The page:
There are more newspaper write-ups around this time with one mentioning that pale ales were a new venture for Drogheda and that the local brew, up until this point at least, was quite sweet - so perhaps the famous Drogheda ale was a sweet, strong and maybe darkish? Maybe amber? Maybe even ... red?

Anyhow, the articles go on to wish the company well in the future and hope that Drogheda Pale Ale becomes as famous as its older darker, sweeter sibling.

(If you want to dig a little deeper into the attributes of Drogheda Ale, specifically Cairne's version, Ron Pattinson has an analysis of a talk about it given in 1862 here.)

Incidentally Mell Brewery and Messrs. Nugent also appear to have brewed a stout, which I'm assuming was a stout porter, which was also available in 1866 when they looked for a brewery agent in Falmouth in England to sell both it and their ales, plus they had agents in Dublin and Belfast. They also mention 'Sweet Ales' as being available and that they 'will bear favourable comparison with any in the market.', which smacks of hedging you bets if you ask me ...

Unfortunately the venture appears to have been short-lived as by 1868 the various Nugents are selling off all of the loose brewing equipment as they are 'retiring from the business'. This seems quite odd as they were only in business such a short time so either something major happened to said Nugents or the business wasn't the success they hoped it would be, and the retiring comment was just to save face. For whatever reason the hope of Drogheda IPA emulating the gravitas of its counterparts across the Irish Sea was not to be and sadly both it, their Mild Ale and the rest of their production faded from the brewing history of Drogheda and Ireland.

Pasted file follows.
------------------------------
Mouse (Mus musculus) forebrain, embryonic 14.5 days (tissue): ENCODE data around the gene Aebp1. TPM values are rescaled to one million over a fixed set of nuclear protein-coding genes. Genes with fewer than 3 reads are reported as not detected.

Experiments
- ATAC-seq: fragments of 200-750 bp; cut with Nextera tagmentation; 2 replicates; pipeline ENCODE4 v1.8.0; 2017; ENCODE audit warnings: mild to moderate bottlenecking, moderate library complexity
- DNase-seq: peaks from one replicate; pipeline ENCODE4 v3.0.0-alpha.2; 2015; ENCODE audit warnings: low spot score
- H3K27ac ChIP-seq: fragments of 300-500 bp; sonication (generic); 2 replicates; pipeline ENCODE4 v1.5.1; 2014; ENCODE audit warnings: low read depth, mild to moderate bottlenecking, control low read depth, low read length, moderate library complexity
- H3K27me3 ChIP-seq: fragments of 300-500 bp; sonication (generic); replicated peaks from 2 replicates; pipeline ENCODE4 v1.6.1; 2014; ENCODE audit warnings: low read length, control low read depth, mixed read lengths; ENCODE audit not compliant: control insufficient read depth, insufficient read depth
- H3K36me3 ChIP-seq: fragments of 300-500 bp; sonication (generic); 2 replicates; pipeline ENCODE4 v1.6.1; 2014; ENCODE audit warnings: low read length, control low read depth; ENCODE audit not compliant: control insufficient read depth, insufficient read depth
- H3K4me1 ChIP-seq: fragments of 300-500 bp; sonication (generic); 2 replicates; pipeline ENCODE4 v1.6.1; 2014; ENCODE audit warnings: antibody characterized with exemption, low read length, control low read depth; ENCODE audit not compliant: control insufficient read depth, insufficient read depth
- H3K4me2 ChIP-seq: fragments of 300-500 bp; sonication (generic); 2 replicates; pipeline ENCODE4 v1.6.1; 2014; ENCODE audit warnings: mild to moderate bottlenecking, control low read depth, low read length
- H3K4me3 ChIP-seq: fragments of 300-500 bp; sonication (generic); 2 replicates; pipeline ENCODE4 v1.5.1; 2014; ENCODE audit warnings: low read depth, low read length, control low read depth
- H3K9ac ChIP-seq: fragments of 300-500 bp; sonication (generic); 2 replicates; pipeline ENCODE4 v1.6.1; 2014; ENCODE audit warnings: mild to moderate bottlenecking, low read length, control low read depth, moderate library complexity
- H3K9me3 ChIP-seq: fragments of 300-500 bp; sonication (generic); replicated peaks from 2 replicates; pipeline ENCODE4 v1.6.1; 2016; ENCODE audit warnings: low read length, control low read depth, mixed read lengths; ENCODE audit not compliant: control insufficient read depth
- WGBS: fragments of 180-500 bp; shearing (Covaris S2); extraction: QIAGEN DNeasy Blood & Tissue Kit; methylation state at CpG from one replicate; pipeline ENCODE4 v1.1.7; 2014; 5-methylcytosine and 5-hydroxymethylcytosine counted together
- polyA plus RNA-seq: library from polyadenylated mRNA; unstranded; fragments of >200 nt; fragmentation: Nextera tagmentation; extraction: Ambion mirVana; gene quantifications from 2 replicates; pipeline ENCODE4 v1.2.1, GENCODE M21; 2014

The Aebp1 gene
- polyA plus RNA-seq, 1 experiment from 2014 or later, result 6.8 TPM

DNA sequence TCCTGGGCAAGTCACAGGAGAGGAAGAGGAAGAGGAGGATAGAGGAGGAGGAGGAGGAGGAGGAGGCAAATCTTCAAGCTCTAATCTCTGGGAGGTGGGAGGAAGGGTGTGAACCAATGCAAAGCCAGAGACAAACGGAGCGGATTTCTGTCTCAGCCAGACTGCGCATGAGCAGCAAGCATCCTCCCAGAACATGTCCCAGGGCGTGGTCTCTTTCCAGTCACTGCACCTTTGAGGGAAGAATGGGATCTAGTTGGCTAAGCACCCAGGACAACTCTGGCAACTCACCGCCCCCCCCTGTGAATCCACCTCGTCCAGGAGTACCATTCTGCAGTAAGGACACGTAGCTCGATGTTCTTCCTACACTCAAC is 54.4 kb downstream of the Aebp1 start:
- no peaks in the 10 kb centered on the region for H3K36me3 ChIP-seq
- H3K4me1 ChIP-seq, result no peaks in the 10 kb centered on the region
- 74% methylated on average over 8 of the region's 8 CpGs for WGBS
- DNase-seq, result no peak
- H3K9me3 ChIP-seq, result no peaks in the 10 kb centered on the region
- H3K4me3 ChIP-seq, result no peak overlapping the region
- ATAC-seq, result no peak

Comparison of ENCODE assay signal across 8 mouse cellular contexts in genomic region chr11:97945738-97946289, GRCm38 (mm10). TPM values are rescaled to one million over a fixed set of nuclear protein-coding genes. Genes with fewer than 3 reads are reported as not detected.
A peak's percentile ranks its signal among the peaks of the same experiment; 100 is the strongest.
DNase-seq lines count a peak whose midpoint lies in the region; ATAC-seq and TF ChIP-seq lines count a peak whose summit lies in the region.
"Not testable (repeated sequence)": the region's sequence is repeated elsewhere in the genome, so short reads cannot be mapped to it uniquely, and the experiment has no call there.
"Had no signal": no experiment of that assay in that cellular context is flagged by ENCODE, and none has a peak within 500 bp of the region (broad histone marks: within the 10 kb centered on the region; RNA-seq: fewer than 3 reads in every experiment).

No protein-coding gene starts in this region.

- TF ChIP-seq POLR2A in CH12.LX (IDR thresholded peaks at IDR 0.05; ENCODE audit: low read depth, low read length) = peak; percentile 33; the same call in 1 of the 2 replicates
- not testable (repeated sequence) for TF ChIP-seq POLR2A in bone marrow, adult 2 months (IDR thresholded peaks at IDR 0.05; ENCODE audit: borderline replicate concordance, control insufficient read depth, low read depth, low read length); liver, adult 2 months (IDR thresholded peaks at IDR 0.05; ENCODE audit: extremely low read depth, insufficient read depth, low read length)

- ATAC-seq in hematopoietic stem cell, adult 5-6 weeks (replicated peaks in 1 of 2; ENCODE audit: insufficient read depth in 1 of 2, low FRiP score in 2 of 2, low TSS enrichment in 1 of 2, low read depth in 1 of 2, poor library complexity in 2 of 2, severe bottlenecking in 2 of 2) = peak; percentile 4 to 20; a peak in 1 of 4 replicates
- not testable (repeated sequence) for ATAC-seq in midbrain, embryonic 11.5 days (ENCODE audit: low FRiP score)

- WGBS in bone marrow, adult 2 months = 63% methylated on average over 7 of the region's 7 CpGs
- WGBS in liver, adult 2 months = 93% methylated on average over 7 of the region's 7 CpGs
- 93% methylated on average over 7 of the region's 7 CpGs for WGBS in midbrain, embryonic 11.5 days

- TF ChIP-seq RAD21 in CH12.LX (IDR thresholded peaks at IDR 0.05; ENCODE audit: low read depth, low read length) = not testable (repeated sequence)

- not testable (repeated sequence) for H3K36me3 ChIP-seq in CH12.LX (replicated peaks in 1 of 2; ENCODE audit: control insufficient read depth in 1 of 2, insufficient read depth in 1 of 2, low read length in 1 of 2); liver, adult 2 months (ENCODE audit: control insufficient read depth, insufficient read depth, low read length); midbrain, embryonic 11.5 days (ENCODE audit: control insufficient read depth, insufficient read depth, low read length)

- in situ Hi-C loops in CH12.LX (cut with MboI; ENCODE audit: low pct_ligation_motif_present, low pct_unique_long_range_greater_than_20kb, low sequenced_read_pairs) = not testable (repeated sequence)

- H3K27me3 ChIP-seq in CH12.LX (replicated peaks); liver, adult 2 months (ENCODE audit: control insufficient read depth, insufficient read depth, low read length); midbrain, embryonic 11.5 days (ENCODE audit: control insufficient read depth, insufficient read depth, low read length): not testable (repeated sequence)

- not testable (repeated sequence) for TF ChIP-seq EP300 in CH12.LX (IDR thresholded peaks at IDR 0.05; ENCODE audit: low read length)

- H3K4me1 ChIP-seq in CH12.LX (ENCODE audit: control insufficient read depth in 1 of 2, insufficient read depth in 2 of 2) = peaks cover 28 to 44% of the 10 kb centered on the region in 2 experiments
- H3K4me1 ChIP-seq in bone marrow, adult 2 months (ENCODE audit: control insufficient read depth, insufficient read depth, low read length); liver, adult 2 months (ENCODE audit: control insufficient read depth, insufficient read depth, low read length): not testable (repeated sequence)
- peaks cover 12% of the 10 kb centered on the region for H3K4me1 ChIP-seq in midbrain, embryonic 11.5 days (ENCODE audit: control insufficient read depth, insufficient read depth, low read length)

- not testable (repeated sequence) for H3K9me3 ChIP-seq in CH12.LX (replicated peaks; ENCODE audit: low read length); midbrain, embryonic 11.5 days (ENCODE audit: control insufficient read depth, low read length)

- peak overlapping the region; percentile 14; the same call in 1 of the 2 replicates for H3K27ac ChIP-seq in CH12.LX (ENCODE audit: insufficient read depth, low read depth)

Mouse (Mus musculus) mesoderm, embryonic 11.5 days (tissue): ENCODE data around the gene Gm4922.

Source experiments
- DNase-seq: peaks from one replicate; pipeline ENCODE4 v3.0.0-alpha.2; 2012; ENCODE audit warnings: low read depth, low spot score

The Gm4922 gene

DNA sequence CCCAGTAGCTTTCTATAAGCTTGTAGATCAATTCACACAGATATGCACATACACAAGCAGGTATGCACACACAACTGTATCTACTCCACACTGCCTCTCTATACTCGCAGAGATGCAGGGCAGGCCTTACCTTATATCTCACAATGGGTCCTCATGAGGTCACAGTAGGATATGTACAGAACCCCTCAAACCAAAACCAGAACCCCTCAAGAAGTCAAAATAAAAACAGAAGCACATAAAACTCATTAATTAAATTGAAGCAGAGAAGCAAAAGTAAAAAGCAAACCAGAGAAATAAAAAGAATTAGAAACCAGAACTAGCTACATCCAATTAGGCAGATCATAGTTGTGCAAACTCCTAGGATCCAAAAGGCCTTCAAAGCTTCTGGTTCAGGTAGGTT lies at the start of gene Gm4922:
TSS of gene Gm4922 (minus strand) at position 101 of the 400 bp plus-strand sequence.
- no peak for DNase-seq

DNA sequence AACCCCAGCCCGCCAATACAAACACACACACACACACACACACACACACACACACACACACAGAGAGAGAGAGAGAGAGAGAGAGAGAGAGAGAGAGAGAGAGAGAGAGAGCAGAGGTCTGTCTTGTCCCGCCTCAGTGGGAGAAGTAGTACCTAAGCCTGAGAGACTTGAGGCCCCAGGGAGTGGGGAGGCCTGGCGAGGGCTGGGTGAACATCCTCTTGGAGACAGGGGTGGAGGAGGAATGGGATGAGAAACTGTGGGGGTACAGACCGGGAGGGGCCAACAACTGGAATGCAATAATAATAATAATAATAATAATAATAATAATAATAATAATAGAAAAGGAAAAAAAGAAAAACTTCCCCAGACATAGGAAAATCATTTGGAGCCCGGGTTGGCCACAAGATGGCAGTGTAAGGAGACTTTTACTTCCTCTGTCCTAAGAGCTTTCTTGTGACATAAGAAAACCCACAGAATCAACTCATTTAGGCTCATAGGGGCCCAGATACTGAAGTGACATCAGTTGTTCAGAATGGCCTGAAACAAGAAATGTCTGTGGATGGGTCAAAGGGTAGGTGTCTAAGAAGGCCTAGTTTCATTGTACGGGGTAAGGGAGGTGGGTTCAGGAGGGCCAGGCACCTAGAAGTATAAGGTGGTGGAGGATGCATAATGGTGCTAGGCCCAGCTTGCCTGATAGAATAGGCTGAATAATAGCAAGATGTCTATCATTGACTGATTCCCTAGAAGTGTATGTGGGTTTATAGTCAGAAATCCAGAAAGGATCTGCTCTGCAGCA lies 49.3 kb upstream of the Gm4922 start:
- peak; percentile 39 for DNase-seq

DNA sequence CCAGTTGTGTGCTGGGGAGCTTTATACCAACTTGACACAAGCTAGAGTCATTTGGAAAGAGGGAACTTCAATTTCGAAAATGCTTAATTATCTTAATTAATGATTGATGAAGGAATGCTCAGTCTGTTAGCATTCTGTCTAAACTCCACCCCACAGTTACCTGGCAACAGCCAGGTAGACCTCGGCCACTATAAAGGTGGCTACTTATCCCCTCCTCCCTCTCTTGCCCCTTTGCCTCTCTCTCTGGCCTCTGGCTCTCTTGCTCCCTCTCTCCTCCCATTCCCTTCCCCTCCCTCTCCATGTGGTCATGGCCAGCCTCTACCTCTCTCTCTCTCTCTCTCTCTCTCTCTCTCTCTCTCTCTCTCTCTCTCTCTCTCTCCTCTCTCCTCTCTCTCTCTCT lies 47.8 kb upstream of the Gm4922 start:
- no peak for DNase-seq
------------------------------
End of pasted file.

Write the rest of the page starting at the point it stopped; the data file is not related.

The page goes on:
The building and site don't appear to have been used as a brewery again as by 1869 it was being used as a cavalry barracks and was up for sale on a number of occasions until 1884 when the actual brewing equipment itself was put up for sale. By at least 1885 it was owned by Patrick Casey Connolly, the then owner of Casey's Brewery in the town, who had turned it into a maltings by 1890.

(I have read a few sources that claim Casey's were brewing on the site and one that says that Casey's moved all of their brewing to here. All I can say is that I can see no record of this and Casey's were brewing in town up to the early 1900s, having refurbished the premises there between 1888 and 1890 . They could have course used it as an auxiliary brewery at some point but I have not come across anything that proves they were.)

Here's an OSI map published around 1870 which still shows the brewery buildings and the site, the hexagonal structure is a 130ft chimney. The presumably repurposed brewery structure beside it is likely to be an 1834  flax mill owned by Thomas Ennis - the original occupier of the site as far as I can make out - and it was 4 storeys high according to a description when it was auctioned in 1858.

In 1926 the long vacant site was reopened as a clothing factory, which means it may have almost turned full circle from its beginnings in the flax trade.


(All written content and the research involved in publishing it here is my own unless otherwise stated and cannot be reproduced elsewhere without permission, full credit to its source and a link back to this post.)

Newspaper image © The British Library Board. All rights reserved. With thanks to The British Newspaper Archive  -www.britishnewspaperarchive.co.uk  - where most of the information I've complied was sourced.)

Map County Louth : Drogheda : sheet 7 is by OSI via UCD and is licensed under a Creative Commons Attribution-Non Commercial-ShareAlike 4.0 International License.